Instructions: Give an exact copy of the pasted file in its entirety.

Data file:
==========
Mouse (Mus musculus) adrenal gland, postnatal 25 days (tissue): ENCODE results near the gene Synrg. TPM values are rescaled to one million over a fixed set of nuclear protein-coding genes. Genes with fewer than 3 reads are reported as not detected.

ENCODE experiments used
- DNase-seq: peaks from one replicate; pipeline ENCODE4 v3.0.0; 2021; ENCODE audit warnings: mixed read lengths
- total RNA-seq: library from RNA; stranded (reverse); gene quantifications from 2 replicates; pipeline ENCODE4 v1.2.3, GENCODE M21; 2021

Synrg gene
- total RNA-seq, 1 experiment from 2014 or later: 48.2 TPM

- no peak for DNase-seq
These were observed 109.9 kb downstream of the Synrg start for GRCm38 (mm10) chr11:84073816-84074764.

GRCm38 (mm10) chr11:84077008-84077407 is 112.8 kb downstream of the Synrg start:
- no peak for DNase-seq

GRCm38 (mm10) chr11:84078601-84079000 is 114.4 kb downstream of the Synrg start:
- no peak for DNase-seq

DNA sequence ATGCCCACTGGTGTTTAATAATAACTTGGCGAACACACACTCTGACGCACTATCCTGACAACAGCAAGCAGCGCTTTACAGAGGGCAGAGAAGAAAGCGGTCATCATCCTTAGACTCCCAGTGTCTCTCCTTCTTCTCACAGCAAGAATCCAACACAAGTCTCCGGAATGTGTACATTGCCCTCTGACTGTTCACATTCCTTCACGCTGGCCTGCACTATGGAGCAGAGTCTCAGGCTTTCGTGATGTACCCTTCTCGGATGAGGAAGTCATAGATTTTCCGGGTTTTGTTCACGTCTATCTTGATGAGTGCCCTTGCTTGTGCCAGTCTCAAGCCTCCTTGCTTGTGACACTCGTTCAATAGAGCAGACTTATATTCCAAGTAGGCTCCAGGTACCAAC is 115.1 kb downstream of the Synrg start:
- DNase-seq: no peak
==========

Mouse (Mus musculus) adrenal gland, postnatal 25 days (tissue): ENCODE results near the gene Synrg. TPM values are rescaled to one million over a fixed set of nuclear protein-coding genes. Genes with fewer than 3 reads are reported as not detected.

ENCODE experiments used
- DNase-seq: peaks from one replicate; pipeline ENCODE4 v3.0.0; 2021; ENCODE audit warnings: mixed read lengths
- total RNA-seq: library from RNA; stranded (reverse); gene quantifications from 2 replicates; pipeline ENCODE4 v1.2.3, GENCODE M21; 2021

Synrg gene
- total RNA-seq, 1 experiment from 2014 or later: 48.2 TPM

- no peak for DNase-seq
These were observed 109.9 kb downstream of the Synrg start for GRCm38 (mm10) chr11:84073816-84074764.

GRCm38 (mm10) chr11:84077008-84077407 is 112.8 kb downstream of the Synrg start:
- no peak for DNase-seq

GRCm38 (mm10) chr11:84078601-84079000 is 114.4 kb downstream of the Synrg start:
- no peak for DNase-seq

DNA sequence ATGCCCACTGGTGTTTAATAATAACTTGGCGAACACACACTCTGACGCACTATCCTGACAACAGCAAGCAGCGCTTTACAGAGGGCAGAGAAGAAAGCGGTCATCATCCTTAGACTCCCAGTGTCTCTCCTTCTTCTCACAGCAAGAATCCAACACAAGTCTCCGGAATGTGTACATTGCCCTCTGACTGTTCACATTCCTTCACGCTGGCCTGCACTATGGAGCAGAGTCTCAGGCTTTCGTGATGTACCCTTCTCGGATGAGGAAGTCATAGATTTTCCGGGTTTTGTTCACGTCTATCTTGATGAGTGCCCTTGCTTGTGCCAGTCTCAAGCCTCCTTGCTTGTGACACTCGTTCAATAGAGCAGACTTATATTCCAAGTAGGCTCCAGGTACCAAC is 115.1 kb downstream of the Synrg start:
- DNase-seq: no peak